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Policing Brexit

  • Publish Date: Posted over 5 years ago
  • Author:by Mike Pollard

In just over 4 months, Britain is due to leave the European Union.

Brexit is looming on the horizon, and the question of how Brexit will affect the future of policing is a big consideration for myself as a Specialist Recruiter to Police Forces Nationwide, as I’m sure it is for all Police staff throughout Britain.

“In a nutshell, until we know what we are planning for, we cannot plan for it.” Simon Kempton, The Police Federation.

Mr Kempton, the lead for operational policing, accused the government of leaving them with “no idea” of how they will protect the British public after Brexit, following the recent unveiling of the draft withdrawal agreement.

The agreement itself, makes no mention of Europol (the law enforcement agency of the European Union) and says the UK would be no longer have access to EU tools such as the Schengen Information System (SIS II), European Criminal Records Information System (ECRIS) or the European Arrest Warrant when the transition period ends.

This is expected to be December 2020.

The Home Affairs Committee chair Yvette Cooper, said ““Cross-border crime and security threats are at their highest ever level - The prime minister knows that these measures save lives, stop criminals and stop terrorists, so how can she of all people say with her head and heart that this public safety downgrade is in the national interest?”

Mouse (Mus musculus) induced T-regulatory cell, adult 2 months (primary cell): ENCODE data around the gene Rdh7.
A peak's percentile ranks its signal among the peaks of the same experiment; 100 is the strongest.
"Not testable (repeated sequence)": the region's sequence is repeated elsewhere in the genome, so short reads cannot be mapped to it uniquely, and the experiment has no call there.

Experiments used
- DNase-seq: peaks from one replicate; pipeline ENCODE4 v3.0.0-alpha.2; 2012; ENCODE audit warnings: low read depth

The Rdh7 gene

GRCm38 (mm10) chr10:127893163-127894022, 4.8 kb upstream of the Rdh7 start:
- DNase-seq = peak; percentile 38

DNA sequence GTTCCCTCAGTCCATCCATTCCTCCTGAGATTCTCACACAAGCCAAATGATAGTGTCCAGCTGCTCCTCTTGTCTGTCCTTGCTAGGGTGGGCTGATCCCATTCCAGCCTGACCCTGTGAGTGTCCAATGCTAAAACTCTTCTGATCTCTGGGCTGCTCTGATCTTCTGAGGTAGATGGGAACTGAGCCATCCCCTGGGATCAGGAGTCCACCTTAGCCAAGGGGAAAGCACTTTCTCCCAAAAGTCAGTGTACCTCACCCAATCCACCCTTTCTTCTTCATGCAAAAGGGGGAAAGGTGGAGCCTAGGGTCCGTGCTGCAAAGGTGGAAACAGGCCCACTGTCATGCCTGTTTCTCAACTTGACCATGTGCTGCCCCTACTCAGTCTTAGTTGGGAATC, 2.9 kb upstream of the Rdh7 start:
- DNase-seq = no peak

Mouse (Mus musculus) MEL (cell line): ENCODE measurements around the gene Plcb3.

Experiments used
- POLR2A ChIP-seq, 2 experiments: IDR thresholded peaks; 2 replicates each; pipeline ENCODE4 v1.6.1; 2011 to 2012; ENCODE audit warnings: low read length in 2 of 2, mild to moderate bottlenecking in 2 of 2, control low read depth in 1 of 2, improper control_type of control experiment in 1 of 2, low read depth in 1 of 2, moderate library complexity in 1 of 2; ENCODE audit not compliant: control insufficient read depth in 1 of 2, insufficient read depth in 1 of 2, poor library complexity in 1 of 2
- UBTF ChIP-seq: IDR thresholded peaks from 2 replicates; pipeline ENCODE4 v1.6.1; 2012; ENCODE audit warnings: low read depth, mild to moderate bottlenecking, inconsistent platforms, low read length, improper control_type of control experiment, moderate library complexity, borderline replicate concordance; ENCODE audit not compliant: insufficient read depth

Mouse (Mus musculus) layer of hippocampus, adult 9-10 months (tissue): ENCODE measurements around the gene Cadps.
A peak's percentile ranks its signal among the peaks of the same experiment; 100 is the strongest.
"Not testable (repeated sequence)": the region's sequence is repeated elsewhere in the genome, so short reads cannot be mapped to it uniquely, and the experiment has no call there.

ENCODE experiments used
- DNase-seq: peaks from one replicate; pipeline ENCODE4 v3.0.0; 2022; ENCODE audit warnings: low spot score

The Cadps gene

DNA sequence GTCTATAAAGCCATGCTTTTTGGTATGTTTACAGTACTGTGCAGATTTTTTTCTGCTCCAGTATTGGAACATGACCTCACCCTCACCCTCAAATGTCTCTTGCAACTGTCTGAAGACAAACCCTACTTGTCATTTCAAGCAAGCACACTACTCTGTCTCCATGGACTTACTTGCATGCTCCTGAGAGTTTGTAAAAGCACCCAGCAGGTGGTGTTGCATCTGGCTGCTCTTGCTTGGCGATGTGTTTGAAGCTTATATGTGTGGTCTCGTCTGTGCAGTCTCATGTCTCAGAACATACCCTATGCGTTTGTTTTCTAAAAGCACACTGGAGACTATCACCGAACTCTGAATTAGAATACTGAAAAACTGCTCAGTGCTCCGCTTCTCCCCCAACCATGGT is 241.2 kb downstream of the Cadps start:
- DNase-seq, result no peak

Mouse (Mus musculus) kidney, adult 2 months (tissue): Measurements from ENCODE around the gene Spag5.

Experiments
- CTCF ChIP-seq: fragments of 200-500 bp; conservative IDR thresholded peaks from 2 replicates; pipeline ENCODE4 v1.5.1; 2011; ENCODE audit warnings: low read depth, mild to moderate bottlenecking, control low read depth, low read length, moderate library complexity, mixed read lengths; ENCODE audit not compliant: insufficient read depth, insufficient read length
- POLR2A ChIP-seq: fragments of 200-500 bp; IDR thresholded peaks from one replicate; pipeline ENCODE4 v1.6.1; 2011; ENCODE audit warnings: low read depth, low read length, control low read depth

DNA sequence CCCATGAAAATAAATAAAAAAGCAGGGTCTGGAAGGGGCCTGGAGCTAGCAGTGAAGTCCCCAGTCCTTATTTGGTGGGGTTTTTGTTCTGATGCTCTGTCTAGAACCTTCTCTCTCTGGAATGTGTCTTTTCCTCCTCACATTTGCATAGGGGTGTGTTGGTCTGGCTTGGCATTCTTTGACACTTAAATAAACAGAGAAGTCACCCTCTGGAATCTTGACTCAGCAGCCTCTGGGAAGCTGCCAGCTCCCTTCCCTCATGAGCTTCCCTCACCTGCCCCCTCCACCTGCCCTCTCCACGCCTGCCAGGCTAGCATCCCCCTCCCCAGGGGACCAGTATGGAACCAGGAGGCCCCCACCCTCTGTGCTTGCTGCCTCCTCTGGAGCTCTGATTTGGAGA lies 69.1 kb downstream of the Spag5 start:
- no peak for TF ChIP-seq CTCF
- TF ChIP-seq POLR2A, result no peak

Alongside a decrease in operational intelligence, the police also have to prepare for the fallout of Brexit itself, with the potential for protests, border disruption, and general public disorder.

However, the police’s counter-terror units did receive a boost, following Chancellor Philip Hammonds recent budget.

“We committed in 2015 to spend 30% more on counter-terrorism capabilities over the current spending review period. And today I commit an additional £160m of CT [counter-terrorism] police funding in 2019-20 to protect CT police numbers and to allow future CT police funding to be considered in the round at the spending review.”

I think we would all agree that more money for policing is a good thing.

Neil Basu, The Met Police Assistant Commissioner’s commented that “The UK CT [counter-terror] machine is running red hot”. Therefore, it could be argued that it’s good to see money being spent in the right places.

This could lead to a wealth of new opportunities, for both new and former police staff members nationwide. Whether you’re thinking of returning to policing after some time away, or if you’re thinking of joining a police force for the very first time.

The importance of countering terrorism does not necessarily need highlighting. The tragic events of the Manchester Arena bombing, and the Westminster Bridge attack show the importance of protecting the public from such atrocities.

However, some might begin to question the amount of money being spent on policing, especially given that £420 million is to be given to local councils, to help the fight against potholes…

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